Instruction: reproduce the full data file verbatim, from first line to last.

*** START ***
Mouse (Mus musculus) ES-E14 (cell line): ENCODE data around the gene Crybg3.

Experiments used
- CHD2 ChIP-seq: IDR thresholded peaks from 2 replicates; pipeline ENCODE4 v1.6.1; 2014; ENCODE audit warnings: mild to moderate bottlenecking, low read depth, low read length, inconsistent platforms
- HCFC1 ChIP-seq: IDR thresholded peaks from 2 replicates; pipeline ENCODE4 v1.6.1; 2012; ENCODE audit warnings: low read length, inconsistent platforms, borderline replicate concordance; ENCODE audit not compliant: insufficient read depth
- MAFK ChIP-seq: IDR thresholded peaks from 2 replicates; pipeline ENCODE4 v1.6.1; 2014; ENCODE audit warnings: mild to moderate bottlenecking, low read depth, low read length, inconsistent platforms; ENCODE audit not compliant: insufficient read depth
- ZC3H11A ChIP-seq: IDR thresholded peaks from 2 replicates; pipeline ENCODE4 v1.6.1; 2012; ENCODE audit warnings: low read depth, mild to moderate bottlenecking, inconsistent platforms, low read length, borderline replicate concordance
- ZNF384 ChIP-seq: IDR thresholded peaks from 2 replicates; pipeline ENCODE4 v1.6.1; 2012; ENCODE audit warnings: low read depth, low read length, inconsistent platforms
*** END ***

Mouse (Mus musculus) ES-E14 (cell line): ENCODE data around the gene Crybg3.

Experiments used
- CHD2 ChIP-seq: IDR thresholded peaks from 2 replicates; pipeline ENCODE4 v1.6.1; 2014; ENCODE audit warnings: mild to moderate bottlenecking, low read depth, low read length, inconsistent platforms
- HCFC1 ChIP-seq: IDR thresholded peaks from 2 replicates; pipeline ENCODE4 v1.6.1; 2012; ENCODE audit warnings: low read length, inconsistent platforms, borderline replicate concordance; ENCODE audit not compliant: insufficient read depth
- MAFK ChIP-seq: IDR thresholded peaks from 2 replicates; pipeline ENCODE4 v1.6.1; 2014; ENCODE audit warnings: mild to moderate bottlenecking, low read depth, low read length, inconsistent platforms; ENCODE audit not compliant: insufficient read depth
- ZC3H11A ChIP-seq: IDR thresholded peaks from 2 replicates; pipeline ENCODE4 v1.6.1; 2012; ENCODE audit warnings: low read depth, mild to moderate bottlenecking, inconsistent platforms, low read length, borderline replicate concordance
- ZNF384 ChIP-seq: IDR thresholded peaks from 2 replicates; pipeline ENCODE4 v1.6.1; 2012; ENCODE audit warnings: low read depth, low read length, inconsistent platforms